25. Neish AS, Anderson SF, Schlegel BP, Wei W, Parvin JD (February 1998). "Factors associated with the mammalian RNA polymerase II holoenzyme". Nucleic Acids Research. 26 (3): 847–53. doi:10.1093/nar/26.3.847. PMC 147327. PMID 9443979.
  26. Wong AK, Shanahan F, Chen Y, Lian L, Ha P, Hendricks K, Ghaffari S, Iliev D, Penn B, Woodland AM, Smith R, Salada G, Carillo A, Laity K, Gupte J, Swedlund B, Tavtigian SV, Teng DH, Lees E (November 2000). "BRG1, a component of the SWI-SNF complex, is mutated in multiple human tumor cell lines". Cancer Research. 60 (21): 6171–7. PMID 11085541.
  27. Shanahan F, Seghezzi W, Parry D, Mahony D, Lees E (February 1999). "Cyclin E associates with BAF155 and BRG1, components of the mammalian SWI-SNF complex, and alters the ability of BRG1 to induce growth arrest". Molecular and Cellular Biology. 19 (2): 1460–9. doi:10.1128/mcb.19.2.1460. PMC 116074. PMID 9891079.
  28. Ichinose H, Garnier JM, Chambon P, Losson R (March 1997). "Ligand-dependent interaction between the estrogen receptor and the human homologues of SWI2/SNF2". Gene. 188 (1): 95–100. doi:10.1016/S0378-1119(96)00785-8. PMID 9099865.
  29. 29.0 29.1 29.2 29.3 29.4 Otsuki T, Furukawa Y, Ikeda K, Endo H, Yamashita T, Shinohara A, Iwamatsu A, Ozawa K, Liu JM (November 2001). "Fanconi anemia protein, FANCA, associates with BRG1, a component of the human SWI/SNF complex". Human Molecular Genetics. 10 (23): 2651–60. doi:10.1093/hmg/10.23.2651. PMID 11726552.
  30. Reuter TY, Medhurst AL, Waisfisz Q, Zhi Y, Herterich S, Hoehn H, Gross HJ, Joenje H, Hoatlin ME, Mathew CG, Huber PA (October 2003). "Yeast two-hybrid screens imply involvement of Fanconi anemia proteins in transcription regulation, cell signaling, oxidative metabolism, and cellular transport". Experimental Cell Research. 289 (2): 211–21. doi:10.1016/S0014-4827(03)00261-1. PMID 14499622.
  31. 31.0 31.1 Kuzmichev A, Zhang Y, Erdjument-Bromage H, Tempst P, Reinberg D (February 2002). "Role of the Sin3-histone deacetylase complex in growth regulation by the candidate tumor suppressor p33(ING1)". Molecular and Cellular Biology. 22 (3): 835–48. doi:10.1128/MCB.22.3.835-848.2002. PMC 133546. PMID 11784859.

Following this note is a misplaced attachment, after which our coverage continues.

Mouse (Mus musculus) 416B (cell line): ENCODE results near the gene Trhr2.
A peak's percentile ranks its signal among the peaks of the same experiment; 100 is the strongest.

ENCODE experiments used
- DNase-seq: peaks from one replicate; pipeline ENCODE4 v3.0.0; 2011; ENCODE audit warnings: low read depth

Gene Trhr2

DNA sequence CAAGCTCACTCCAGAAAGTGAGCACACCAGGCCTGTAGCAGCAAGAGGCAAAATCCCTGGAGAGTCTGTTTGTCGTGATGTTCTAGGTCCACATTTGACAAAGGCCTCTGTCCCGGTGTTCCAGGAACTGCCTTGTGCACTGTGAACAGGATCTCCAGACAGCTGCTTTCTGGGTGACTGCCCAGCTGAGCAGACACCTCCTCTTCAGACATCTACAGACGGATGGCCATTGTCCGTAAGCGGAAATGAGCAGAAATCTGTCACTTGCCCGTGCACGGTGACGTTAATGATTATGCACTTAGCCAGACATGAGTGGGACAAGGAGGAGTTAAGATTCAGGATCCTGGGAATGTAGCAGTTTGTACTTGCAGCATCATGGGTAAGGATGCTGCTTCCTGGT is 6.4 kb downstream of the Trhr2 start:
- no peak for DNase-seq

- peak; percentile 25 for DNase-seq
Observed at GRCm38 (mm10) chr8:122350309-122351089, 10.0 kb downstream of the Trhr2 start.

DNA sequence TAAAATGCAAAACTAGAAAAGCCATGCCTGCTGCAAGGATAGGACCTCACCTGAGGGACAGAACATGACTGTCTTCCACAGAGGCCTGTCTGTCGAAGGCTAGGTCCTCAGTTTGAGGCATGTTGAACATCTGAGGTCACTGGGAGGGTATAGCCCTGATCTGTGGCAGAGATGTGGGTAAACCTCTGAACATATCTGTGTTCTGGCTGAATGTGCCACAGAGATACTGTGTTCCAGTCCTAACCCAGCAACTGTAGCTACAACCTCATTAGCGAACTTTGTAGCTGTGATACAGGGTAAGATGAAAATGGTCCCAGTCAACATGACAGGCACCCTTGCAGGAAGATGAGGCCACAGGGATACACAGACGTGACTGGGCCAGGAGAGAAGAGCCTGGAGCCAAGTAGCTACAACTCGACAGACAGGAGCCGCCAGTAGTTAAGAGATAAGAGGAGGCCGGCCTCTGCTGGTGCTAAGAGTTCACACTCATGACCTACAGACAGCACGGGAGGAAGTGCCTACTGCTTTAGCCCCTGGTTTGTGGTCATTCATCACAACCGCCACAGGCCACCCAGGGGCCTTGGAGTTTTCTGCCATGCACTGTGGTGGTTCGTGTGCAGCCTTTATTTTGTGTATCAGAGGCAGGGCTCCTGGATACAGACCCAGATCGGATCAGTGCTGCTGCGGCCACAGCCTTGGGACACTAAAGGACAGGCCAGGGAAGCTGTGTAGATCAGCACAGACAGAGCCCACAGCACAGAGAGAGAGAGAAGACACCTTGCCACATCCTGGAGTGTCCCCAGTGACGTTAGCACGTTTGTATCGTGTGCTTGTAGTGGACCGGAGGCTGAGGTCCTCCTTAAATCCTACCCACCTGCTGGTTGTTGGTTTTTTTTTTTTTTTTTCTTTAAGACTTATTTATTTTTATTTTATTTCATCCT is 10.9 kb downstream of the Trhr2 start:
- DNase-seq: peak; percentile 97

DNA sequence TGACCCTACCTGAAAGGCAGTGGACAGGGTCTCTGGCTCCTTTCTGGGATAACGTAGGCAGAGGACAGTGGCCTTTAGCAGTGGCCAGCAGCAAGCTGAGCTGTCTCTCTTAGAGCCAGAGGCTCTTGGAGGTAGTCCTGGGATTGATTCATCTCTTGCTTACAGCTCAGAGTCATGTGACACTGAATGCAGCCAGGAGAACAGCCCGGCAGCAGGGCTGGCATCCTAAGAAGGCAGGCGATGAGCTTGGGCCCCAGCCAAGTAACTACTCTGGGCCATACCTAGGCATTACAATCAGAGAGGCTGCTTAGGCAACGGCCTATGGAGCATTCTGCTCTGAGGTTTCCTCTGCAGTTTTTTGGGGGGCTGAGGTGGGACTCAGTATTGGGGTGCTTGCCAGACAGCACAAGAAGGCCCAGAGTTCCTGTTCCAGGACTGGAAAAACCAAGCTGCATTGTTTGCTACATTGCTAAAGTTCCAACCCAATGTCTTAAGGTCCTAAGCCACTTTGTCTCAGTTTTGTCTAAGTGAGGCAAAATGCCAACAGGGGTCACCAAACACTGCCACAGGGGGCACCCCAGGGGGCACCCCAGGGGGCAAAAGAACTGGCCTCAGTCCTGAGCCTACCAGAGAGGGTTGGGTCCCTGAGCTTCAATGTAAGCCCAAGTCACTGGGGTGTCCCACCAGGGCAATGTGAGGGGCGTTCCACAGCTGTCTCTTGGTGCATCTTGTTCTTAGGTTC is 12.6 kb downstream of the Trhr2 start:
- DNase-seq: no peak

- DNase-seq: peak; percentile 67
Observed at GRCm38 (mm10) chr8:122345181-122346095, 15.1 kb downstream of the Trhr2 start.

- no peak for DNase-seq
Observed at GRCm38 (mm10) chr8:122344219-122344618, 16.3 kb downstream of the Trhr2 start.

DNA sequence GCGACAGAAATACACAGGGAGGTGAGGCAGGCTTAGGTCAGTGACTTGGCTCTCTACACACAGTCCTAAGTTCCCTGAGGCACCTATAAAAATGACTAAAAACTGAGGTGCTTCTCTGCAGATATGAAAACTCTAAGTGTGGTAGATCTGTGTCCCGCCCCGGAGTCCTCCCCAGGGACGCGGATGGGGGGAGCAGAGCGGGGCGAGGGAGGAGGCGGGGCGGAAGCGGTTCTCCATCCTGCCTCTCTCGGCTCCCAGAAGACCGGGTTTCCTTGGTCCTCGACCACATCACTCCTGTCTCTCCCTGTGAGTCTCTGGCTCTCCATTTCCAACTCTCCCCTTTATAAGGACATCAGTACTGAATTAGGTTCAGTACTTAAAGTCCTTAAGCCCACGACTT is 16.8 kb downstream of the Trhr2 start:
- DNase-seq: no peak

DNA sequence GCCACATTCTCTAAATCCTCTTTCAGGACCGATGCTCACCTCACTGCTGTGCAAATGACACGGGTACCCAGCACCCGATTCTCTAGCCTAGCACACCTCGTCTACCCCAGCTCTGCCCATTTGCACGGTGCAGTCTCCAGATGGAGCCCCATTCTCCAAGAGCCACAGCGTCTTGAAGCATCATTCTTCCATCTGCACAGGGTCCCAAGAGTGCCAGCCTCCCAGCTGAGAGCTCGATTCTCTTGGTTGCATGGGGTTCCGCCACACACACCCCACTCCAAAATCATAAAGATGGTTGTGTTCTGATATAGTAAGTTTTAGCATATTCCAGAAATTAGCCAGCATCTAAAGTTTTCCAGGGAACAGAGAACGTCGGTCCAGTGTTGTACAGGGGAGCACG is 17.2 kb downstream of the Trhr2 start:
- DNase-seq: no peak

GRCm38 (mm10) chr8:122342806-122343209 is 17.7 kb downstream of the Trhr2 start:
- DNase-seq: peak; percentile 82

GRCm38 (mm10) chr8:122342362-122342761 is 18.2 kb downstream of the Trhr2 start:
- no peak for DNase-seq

32. Ewing RM, Chu P, Elisma F, Li H, Taylor P, Climie S, McBroom-Cerajewski L, Robinson MD, O'Connor L, Li M, Taylor R, Dharsee M, Ho Y, Heilbut A, Moore L, Zhang S, Ornatsky O, Bukhman YV, Ethier M, Sheng Y, Vasilescu J, Abu-Farha M, Lambert JP, Duewel HS, Stewart II, Kuehl B, Hogue K, Colwill K, Gladwish K, Muskat B, Kinach R, Adams SL, Moran MF, Morin GB, Topaloglou T, Figeys D (2007). "Large-scale mapping of human protein-protein interactions by mass spectrometry". Molecular Systems Biology. 3 (1): 89. doi:10.1038/msb4100134. PMC 1847948. PMID 17353931.
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  34. Hsiao PW, Fryer CJ, Trotter KW, Wang W, Archer TK (September 2003). "BAF60a mediates critical interactions between nuclear receptors and the BRG1 chromatin-remodeling complex for transactivation". Molecular and Cellular Biology. 23 (17): 6210–20. doi:10.1128/MCB.23.17.6210-6220.2003. PMC 180928. PMID 12917342.
  35. Wallberg AE, Neely KE, Hassan AH, Gustafsson JA, Workman JL, Wright AP (March 2000). "Recruitment of the SWI-SNF chromatin remodeling complex as a mechanism of gene activation by the glucocorticoid receptor tau1 activation domain". Molecular and Cellular Biology. 20 (6): 2004–13. doi:10.1128/MCB.20.6.2004-2013.2000. PMC 110817. PMID 10688647.
  36. Lee D, Kim JW, Seo T, Hwang SG, Choi EJ, Choe J (June 2002). "SWI/SNF complex interacts with tumor suppressor p53 and is necessary for the activation of p53-mediated transcription". The Journal of Biological Chemistry. 277 (25): 22330–7. doi:10.1074/jbc.M111987200. PMID 11950834.
  37. 37.0 37.1 37.2 37.3 Sif S, Saurin AJ, Imbalzano AN, Kingston RE (March 2001). "Purification and characterization of mSin3A-containing Brg1 and hBrm chromatin remodeling complexes". Genes & Development. 15 (5): 603–18. doi:10.1101/gad.872801. PMC 312641. PMID 11238380.
  38. Wang S, Zhang B, Faller DV (June 2002). "Prohibitin requires Brg-1 and Brm for the repression of E2F and cell growth". The EMBO Journal. 21 (12): 3019–28. doi:10.1093/emboj/cdf302. PMC 126057. PMID 12065415.
  39. Sullivan EK, Weirich CS, Guyon JR, Sif S, Kingston RE (September 2001). "Transcriptional activation domains of human heat shock factor 1 recruit human SWI/SNF". Molecular and Cellular Biology. 21 (17): 5826–37. doi:10.1128/MCB.21.17.5826-5837.2001. PMC 87302. PMID 11486022.
  40. Huang M, Qian F, Hu Y, Ang C, Li Z, Wen Z (October 2002). "Chromatin-remodelling factor BRG1 selectively activates a subset of interferon-alpha-inducible genes". Nature Cell Biology. 4 (10): 774–81. doi:10.1038/ncb855. PMID 12244326.
  41. Marignani PA, Kanai F, Carpenter CL (August 2001). "LKB1 associates with Brg1 and is necessary for Brg1-induced growth arrest". The Journal of Biological Chemistry. 276 (35): 32415–8. doi:10.1074/jbc.C100207200. PMID 11445556.